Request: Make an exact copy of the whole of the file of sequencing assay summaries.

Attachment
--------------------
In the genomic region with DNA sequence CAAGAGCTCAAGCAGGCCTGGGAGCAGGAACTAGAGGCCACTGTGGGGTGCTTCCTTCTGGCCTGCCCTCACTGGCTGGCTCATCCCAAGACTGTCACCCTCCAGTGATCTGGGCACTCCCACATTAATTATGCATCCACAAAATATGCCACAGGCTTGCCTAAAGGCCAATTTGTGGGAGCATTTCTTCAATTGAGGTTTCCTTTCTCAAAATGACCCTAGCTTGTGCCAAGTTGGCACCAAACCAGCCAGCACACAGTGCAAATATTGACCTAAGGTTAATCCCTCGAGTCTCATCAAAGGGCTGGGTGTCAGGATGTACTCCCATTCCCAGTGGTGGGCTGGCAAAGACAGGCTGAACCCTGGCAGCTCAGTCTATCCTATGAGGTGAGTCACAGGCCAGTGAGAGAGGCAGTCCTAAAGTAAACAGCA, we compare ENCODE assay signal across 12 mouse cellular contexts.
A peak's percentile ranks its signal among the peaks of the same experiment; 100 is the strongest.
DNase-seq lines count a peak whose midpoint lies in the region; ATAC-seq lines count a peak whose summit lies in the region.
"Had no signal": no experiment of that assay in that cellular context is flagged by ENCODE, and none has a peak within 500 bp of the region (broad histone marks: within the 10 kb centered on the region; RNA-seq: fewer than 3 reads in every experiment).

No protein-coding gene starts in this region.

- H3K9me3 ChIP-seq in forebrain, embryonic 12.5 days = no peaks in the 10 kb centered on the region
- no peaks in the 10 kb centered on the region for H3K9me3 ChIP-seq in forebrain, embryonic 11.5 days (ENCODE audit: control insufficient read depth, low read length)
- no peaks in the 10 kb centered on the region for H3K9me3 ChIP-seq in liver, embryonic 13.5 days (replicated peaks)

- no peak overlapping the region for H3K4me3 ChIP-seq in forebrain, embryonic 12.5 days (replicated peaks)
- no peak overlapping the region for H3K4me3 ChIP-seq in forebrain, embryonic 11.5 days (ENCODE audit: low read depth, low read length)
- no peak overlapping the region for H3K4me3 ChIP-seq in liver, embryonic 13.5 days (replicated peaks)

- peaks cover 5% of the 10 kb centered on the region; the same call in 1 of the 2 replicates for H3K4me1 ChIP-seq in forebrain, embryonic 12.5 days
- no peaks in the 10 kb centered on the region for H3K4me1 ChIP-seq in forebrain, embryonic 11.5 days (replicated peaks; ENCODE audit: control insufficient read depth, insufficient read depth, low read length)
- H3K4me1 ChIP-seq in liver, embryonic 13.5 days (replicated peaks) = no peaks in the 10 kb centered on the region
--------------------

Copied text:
In the genomic region with DNA sequence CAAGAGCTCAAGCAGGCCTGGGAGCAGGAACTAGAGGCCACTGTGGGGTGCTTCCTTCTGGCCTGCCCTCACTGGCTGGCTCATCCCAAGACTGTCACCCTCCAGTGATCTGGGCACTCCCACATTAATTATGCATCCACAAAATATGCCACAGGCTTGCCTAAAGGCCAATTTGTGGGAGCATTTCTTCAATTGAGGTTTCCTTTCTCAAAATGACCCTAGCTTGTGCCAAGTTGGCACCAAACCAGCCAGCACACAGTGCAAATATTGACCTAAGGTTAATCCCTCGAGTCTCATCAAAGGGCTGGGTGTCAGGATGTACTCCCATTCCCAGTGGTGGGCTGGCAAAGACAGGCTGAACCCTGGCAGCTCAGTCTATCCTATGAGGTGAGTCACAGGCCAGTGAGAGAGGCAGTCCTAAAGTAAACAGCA, we compare ENCODE assay signal across 12 mouse cellular contexts.
A peak's percentile ranks its signal among the peaks of the same experiment; 100 is the strongest.
DNase-seq lines count a peak whose midpoint lies in the region; ATAC-seq lines count a peak whose summit lies in the region.
"Had no signal": no experiment of that assay in that cellular context is flagged by ENCODE, and none has a peak within 500 bp of the region (broad histone marks: within the 10 kb centered on the region; RNA-seq: fewer than 3 reads in every experiment).

No protein-coding gene starts in this region.

- H3K9me3 ChIP-seq in forebrain, embryonic 12.5 days = no peaks in the 10 kb centered on the region
- no peaks in the 10 kb centered on the region for H3K9me3 ChIP-seq in forebrain, embryonic 11.5 days (ENCODE audit: control insufficient read depth, low read length)
- no peaks in the 10 kb centered on the region for H3K9me3 ChIP-seq in liver, embryonic 13.5 days (replicated peaks)

- no peak overlapping the region for H3K4me3 ChIP-seq in forebrain, embryonic 12.5 days (replicated peaks)
- no peak overlapping the region for H3K4me3 ChIP-seq in forebrain, embryonic 11.5 days (ENCODE audit: low read depth, low read length)
- no peak overlapping the region for H3K4me3 ChIP-seq in liver, embryonic 13.5 days (replicated peaks)

- peaks cover 5% of the 10 kb centered on the region; the same call in 1 of the 2 replicates for H3K4me1 ChIP-seq in forebrain, embryonic 12.5 days
- no peaks in the 10 kb centered on the region for H3K4me1 ChIP-seq in forebrain, embryonic 11.5 days (replicated peaks; ENCODE audit: control insufficient read depth, insufficient read depth, low read length)
- H3K4me1 ChIP-seq in liver, embryonic 13.5 days (replicated peaks) = no peaks in the 10 kb centered on the region